Tax time is almost upon us, and the Australian Taxation Office (ATO) has released a list of four priorities it says it will focus on this year.
The areas of focus are: record-keeping, work-related expenses, rental property income and deductions and capital gains from crypto assets, property and shares.
The ATO also says it will be less lenient with mistakes.
ATO assistant commissioner Tim Loh says the “ATO is targeting problem areas where we see people making mistakes”.
When lodging a claim, it’s important to remember three golden rules: you must have spent the money yourself (and not been reimbursed), the expense must be related to you generating income (is related to your work) and you have the receipts to prove it.
The ATO will be keeping a keen eye on your records this year and any claims that don’t come with receipts will be examined in extra detail, so start getting your records in order now.
“For those people who deliberately try to increase their refund, falsify records or cannot substantiate their claims, the ATO will be taking firm action to deal with these taxpayers who are gaining an unfair advantage over the rest of the Australian community who are doing the right thing,” the ATO warns.
Many have spent the past two years working from home, and a lot of people are now working a hybrid model of a few days in the office and a few days at home.
If you are still working from home, you are able to claim expenses for things such as your power bill, phone bill or computer equipment you’ve bought – but only the portion of the bill that relates to your job.
“Each individual’s work-related expenses are unique to their circumstances,” Mr Loh says.
“If your expense was used for both work-related and private use, you can only claim the work-related portion of the expense. For example, you can’t claim 100 per cent of mobile phone expenses if you use your mobile phone to ring mum and dad.”
Rental income and deductions
If you own a rental property, you need to make sure you include all income you’ve received for the year, including short-term rental arrangements (such as Airbnb bookings), insurance payouts and any rental bond money you’ve retained.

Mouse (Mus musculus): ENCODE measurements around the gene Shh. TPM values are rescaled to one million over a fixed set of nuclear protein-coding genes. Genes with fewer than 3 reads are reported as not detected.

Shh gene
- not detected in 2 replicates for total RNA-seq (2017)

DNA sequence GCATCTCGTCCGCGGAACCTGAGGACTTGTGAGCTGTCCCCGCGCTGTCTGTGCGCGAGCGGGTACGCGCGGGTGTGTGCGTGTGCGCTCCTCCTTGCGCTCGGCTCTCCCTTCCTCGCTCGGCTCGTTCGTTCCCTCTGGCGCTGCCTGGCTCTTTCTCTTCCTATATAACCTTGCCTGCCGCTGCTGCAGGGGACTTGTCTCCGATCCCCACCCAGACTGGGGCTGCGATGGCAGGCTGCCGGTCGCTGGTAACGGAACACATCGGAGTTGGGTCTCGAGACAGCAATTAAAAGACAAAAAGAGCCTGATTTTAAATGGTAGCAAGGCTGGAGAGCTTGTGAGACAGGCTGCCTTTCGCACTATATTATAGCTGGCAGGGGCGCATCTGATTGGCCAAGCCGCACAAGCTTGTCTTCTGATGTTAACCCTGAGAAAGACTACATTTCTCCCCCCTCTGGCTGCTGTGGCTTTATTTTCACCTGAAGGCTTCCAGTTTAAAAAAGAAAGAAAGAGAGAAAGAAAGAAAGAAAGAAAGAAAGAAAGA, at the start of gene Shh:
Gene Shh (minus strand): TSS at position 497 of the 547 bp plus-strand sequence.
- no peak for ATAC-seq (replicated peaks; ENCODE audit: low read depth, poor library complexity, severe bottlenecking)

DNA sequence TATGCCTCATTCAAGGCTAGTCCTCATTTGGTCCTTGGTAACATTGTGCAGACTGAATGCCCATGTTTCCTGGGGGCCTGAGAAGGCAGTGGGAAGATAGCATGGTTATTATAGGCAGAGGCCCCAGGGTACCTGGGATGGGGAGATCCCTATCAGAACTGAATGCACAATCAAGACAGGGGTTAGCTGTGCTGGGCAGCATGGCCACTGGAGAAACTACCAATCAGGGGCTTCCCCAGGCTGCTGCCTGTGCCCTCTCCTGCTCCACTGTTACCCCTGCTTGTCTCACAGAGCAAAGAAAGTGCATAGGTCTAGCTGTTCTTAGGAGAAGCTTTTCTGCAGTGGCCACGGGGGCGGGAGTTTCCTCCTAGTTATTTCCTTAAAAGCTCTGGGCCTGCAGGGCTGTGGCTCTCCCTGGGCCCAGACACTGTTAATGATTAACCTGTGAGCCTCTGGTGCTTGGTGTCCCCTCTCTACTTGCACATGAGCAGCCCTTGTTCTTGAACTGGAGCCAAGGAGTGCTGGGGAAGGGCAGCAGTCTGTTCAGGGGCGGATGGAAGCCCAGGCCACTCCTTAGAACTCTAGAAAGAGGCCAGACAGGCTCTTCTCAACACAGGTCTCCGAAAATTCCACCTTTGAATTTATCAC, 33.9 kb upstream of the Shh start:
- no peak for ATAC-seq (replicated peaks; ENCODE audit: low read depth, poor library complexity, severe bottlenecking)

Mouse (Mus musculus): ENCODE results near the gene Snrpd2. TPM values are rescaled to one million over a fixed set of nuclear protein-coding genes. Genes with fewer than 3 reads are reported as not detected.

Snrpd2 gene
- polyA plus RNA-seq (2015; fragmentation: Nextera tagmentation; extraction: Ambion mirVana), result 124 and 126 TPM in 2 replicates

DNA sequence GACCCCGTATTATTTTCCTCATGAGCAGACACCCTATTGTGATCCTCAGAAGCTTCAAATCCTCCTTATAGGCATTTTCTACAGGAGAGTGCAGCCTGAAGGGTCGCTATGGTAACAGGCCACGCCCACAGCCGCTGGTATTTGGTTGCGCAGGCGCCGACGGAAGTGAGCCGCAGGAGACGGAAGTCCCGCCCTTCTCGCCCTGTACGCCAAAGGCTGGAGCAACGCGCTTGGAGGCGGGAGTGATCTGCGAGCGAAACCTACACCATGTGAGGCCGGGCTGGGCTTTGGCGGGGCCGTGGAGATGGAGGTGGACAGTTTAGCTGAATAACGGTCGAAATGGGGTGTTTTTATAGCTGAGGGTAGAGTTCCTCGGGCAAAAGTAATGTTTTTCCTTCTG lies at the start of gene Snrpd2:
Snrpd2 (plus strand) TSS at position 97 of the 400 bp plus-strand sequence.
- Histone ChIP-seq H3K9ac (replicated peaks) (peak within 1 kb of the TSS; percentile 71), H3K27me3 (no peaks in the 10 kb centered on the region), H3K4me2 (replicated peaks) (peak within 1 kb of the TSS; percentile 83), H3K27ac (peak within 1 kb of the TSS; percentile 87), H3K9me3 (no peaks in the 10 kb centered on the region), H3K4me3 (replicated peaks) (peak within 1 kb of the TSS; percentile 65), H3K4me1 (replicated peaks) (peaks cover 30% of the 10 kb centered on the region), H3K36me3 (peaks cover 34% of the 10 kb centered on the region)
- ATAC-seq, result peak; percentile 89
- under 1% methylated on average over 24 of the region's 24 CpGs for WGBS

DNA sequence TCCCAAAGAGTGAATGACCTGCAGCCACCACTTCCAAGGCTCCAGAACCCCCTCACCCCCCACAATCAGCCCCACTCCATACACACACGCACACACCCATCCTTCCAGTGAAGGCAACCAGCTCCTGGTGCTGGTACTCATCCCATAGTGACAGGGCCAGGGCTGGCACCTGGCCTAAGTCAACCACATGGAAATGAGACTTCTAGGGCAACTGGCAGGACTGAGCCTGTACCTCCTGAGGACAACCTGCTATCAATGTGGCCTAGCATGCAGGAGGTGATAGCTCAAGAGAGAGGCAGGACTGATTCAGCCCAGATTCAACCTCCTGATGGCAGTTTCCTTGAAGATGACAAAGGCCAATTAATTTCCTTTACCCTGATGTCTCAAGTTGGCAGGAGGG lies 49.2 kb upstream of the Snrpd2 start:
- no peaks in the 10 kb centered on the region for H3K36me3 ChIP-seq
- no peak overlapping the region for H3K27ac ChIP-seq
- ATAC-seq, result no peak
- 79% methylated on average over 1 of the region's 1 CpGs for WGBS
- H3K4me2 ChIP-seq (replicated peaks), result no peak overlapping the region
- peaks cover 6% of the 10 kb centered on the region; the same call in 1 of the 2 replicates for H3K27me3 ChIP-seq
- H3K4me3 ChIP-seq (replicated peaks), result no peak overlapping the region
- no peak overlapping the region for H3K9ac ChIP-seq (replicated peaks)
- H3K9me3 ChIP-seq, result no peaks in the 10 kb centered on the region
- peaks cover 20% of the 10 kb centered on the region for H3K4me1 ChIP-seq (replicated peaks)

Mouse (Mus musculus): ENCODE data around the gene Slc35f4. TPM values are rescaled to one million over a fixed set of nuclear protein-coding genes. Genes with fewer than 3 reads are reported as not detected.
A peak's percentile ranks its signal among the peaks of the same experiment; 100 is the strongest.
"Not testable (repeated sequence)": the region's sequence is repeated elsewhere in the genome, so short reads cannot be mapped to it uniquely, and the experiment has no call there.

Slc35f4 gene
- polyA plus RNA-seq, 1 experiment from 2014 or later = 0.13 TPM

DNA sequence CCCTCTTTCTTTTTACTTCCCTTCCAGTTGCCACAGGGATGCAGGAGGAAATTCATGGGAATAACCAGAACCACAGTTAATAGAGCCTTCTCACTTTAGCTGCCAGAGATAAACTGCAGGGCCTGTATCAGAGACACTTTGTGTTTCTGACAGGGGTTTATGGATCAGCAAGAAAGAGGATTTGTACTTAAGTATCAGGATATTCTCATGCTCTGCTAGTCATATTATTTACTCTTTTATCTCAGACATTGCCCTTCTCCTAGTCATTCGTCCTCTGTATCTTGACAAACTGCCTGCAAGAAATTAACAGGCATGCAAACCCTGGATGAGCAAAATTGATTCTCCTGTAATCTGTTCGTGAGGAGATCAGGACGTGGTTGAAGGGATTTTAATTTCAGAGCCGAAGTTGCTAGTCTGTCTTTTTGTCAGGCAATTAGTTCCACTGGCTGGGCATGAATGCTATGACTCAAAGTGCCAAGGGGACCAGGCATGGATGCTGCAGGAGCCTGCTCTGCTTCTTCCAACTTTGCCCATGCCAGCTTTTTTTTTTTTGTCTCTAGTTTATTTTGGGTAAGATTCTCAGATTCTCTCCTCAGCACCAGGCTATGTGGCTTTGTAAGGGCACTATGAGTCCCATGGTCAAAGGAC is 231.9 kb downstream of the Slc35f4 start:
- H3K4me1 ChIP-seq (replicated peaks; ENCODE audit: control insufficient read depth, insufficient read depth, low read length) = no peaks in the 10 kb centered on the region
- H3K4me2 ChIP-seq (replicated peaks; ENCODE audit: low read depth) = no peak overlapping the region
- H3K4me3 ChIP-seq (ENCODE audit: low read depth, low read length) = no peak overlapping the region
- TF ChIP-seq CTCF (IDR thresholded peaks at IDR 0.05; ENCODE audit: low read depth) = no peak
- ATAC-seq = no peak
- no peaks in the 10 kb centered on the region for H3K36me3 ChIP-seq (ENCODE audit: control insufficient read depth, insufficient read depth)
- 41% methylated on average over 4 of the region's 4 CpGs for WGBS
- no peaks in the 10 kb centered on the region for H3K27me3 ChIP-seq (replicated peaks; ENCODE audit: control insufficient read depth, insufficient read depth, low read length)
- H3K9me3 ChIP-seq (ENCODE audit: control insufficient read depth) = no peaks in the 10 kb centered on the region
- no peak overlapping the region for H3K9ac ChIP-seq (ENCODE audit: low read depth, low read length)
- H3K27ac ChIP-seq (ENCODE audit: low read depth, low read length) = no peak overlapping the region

Collecting this information can be tricky and time-consuming, so it pays to start gathering this evidence now. You may even wish to enlist the help of a registered tax agent.
“If we do notice a discrepancy, it may delay the processing of your refund as we may contact you or your registered tax agent to correct your return,” Mr Loh says.
Capital gains from cryptocurrency, property and shares
If you’ve sold an asset such as property, shares or a cryptocurrency – including non-fungible tokens (NFTs) – then you are required to calculate the capital gain or loss you made from the sale. This amount is usually the difference between what the asset cost you and what you sold it for.
The ATO will be paying particularly close attention to cryptocurrency gains, after being lenient on crypto reporting initially due to the complexity of the digital currencies.
But that lenient period is over, and the ATO is putting you on notice.
“Through our data collection processes, we know that many Aussies are buying, selling or exchanging digital coins and assets, so it’s important people understand what this means for their tax obligations,” Mr Loh says.
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